Q&A: “KISS OF THE DAMNED” stars Joséphine de La Baume and Roxane Mesquida


When you’re making a movie as intoxicatingly indebted to great European cinema as the new KISS OF THE DAMNED, it helps to have two fine actresses from the continent as your stars. Joséphine de La Baume and Roxane Mesquida both hail from France and play very different vampires in KISS, and they spoke together to Fango for this exclusive interview.

In KISS OF THE DAMNED, currently on VOD and opening in theaters beginning tomorrow from Magnolia Pictures’ Magnet Releasing (see a list of playdates here), de La Baume is Djuna, whose solitary existence in an opulent Connecticut mansion is upset both for better and worse. First, she makes an instant connection with screenwriter Paolo (Milo Ventimiglia), who arouses her passions and becomes her live-in lover; then her wild-child sister Mimi (Roxane Mesquida) turns up unannounced and starts stirring up all kinds of bloody trouble. The film (see our review here) is intriguing in both its story twists and presentation of the blood-drinking subculture, courtesy of first-time feature writer/director Xan Cassavetes, who suffuses her film with echoes of Mario Bava, Jean Rollin and other international horror greats. She also provided Mesquida, previously seen in such unique genre fare as SHEITAN, KABOOM and RUBBER, and de La Baume with roles they’d been waiting for…

FANGORIA: Is playing a vampire an opportunity either one of you had ever had before, or a role you’d always wanted to play?

ROXANE MESQUIDA: It had been my dream to eat people [laughs], so I’m really happy I was able to play a vampire—and a very mean one. I bite a lot of people, and that was cool.

JOSÉPHINE DE LA BAUME: I had never been a vampire before, but I was obsessed with them as a kid—like many children, I guess. One of my favorite movies is Roman Polanski’s THE FEARLESS VAMPIRE KILLERS. I loved Sharon Tate in that; I thought she looked so beautiful. I was always very seduced by how romantic they were, and the aesthetic of vampire movies.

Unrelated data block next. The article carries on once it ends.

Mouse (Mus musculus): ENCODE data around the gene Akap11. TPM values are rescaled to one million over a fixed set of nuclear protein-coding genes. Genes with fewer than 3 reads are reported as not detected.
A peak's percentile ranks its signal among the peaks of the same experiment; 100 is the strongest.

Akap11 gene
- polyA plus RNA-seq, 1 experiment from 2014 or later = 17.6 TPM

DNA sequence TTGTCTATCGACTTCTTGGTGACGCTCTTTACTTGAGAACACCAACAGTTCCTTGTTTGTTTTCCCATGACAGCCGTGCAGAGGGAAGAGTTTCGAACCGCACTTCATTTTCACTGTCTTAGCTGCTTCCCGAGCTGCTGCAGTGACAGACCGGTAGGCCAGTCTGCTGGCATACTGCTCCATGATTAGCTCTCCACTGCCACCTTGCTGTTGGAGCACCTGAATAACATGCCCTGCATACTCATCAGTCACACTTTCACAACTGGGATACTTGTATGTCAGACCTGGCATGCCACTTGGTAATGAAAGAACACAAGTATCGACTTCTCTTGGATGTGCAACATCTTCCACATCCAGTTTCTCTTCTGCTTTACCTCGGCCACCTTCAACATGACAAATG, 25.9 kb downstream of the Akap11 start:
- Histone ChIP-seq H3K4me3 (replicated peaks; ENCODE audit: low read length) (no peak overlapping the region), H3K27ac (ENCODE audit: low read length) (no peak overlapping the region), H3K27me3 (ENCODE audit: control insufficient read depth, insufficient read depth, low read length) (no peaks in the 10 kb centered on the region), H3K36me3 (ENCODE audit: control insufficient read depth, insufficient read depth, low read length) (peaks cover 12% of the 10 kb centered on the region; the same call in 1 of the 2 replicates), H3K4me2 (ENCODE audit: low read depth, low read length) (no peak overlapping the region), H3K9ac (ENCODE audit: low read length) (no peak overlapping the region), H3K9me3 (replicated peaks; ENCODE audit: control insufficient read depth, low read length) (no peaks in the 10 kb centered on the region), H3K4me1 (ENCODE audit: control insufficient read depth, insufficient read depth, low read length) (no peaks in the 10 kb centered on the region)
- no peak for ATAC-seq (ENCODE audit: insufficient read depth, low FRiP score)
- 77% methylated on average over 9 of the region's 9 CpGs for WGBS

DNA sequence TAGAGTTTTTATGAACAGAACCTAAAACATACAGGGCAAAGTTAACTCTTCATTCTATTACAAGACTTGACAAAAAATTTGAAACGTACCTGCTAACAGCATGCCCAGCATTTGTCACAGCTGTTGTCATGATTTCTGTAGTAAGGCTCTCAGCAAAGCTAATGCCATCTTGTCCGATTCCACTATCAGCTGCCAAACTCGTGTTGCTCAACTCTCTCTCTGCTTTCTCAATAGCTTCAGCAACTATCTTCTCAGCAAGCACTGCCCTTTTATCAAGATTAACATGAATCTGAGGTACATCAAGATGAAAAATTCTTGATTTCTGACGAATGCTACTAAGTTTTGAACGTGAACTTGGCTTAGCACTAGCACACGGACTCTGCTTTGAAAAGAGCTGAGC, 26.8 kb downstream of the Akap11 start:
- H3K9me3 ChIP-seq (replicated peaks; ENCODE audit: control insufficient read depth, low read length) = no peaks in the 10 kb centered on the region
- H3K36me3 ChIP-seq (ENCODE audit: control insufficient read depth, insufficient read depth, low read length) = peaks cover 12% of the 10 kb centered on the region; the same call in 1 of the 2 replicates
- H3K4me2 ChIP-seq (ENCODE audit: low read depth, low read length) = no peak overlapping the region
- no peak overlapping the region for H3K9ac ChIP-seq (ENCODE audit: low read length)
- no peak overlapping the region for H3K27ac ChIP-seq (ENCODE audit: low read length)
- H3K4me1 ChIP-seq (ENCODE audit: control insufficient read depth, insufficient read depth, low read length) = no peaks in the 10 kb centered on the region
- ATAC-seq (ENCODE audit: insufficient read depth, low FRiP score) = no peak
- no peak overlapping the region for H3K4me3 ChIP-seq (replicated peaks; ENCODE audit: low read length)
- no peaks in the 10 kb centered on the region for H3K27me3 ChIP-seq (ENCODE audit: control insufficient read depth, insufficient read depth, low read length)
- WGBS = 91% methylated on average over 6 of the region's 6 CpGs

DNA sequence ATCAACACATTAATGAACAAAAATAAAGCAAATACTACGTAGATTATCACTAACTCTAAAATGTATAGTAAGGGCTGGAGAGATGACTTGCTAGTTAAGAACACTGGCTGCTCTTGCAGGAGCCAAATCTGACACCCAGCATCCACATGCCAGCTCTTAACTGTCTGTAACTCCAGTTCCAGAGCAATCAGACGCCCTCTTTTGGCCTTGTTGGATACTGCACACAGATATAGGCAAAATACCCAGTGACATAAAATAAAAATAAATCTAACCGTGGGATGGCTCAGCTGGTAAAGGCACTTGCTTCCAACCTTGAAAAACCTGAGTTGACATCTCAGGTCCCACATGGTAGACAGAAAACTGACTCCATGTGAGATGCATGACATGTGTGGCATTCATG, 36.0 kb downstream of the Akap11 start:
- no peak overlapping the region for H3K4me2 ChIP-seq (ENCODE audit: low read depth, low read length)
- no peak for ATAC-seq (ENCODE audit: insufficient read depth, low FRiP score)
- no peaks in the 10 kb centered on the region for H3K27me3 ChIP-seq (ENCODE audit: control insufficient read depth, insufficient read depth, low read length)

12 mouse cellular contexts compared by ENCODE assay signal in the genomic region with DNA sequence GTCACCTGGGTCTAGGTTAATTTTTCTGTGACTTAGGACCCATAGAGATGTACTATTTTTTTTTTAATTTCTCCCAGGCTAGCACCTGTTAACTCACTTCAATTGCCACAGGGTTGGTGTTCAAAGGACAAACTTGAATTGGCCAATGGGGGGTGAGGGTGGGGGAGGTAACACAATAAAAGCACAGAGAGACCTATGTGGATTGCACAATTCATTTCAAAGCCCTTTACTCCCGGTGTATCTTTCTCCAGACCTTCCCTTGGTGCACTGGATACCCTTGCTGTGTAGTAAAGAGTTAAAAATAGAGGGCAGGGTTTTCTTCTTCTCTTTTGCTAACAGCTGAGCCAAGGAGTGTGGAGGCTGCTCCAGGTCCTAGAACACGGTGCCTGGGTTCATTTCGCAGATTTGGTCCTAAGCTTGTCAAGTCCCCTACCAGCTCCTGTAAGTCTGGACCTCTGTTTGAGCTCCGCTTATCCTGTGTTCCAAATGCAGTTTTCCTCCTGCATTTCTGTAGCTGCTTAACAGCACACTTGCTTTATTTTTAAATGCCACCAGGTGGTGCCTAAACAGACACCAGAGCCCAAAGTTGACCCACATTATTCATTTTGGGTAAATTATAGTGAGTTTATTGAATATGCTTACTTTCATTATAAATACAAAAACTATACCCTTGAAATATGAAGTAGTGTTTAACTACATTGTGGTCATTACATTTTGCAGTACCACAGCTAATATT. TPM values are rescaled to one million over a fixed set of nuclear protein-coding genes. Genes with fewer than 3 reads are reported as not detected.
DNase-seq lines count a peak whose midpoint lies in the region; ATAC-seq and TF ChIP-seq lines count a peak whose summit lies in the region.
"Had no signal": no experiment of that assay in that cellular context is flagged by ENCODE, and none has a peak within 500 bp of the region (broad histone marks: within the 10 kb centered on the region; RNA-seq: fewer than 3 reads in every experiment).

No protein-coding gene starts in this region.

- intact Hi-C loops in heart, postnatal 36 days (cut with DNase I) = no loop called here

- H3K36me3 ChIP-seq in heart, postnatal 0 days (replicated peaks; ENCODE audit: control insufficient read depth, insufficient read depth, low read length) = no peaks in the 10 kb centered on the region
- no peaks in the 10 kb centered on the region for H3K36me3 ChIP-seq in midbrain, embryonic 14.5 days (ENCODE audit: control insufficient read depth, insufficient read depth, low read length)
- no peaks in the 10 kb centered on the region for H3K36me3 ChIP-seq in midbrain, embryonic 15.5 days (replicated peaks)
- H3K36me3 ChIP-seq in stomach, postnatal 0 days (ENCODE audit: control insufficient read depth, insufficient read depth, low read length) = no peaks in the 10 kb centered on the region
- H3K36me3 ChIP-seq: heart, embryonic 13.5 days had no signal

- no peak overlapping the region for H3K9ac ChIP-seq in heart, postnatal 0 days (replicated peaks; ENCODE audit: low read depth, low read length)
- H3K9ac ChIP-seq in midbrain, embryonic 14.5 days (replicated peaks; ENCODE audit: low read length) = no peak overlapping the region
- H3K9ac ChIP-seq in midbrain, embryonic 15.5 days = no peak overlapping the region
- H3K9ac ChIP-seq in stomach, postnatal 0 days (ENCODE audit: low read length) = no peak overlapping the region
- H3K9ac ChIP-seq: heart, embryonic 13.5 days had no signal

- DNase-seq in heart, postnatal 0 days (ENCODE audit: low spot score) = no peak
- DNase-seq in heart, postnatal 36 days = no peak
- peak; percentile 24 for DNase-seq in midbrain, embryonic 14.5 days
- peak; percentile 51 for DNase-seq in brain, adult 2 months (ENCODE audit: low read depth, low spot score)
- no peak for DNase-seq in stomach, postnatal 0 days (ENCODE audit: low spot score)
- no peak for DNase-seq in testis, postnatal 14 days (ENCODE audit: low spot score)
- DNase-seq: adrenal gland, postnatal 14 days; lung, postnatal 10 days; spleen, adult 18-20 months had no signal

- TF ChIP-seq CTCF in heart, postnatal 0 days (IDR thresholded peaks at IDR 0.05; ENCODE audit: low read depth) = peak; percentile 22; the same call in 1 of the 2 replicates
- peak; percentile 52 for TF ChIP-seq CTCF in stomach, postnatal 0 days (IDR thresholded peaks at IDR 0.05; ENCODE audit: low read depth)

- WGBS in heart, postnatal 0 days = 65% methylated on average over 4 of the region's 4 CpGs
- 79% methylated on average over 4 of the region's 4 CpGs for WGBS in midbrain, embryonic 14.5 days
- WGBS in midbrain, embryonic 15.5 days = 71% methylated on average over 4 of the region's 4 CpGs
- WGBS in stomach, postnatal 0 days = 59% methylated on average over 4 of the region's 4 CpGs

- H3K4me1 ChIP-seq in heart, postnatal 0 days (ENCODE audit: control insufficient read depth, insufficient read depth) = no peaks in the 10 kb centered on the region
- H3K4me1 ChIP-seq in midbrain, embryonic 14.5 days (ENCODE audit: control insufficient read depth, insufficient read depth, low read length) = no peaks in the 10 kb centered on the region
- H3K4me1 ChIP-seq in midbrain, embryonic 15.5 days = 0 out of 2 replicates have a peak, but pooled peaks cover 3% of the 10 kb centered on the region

MESQUIDA: I kind of wish we had done one back then, because I feel vampire movies today are often more like spoofs, and they’re less classy than those older films.


FANG: How were you both cast in KISS OF THE DAMNED—which of you got your role first?

MESQUIDA: I met Xan a long time ago, because she’s a fan of Catherine Breillat, a director I’ve worked with a lot; I did three movies with her. Xan was always thinking that she wanted to make a movie, and one day she just sent me the KISS OF THE DAMNED script as soon as she was done with it, and said, “I’d love for you to play Mimi.” No one else was cast yet, and she was thinking of different actresses to play Djuna…

DE LA BAUME: Then, basically, one of the producers saw my picture in a magazine. They were looking for a French actress and saw from my name that I was French, and they probably thought I looked like a vampire with my ginger hair and very pale skin. So I did an audition on tape, and then Xan came to meet me in Paris and had me read a little more. Then we spent a whole afternoon getting drunk and smoking tons of cigarettes, and talking about movies we liked. We shared a lot in common, and I loved all the references she had. I wish I could get parts that way every time!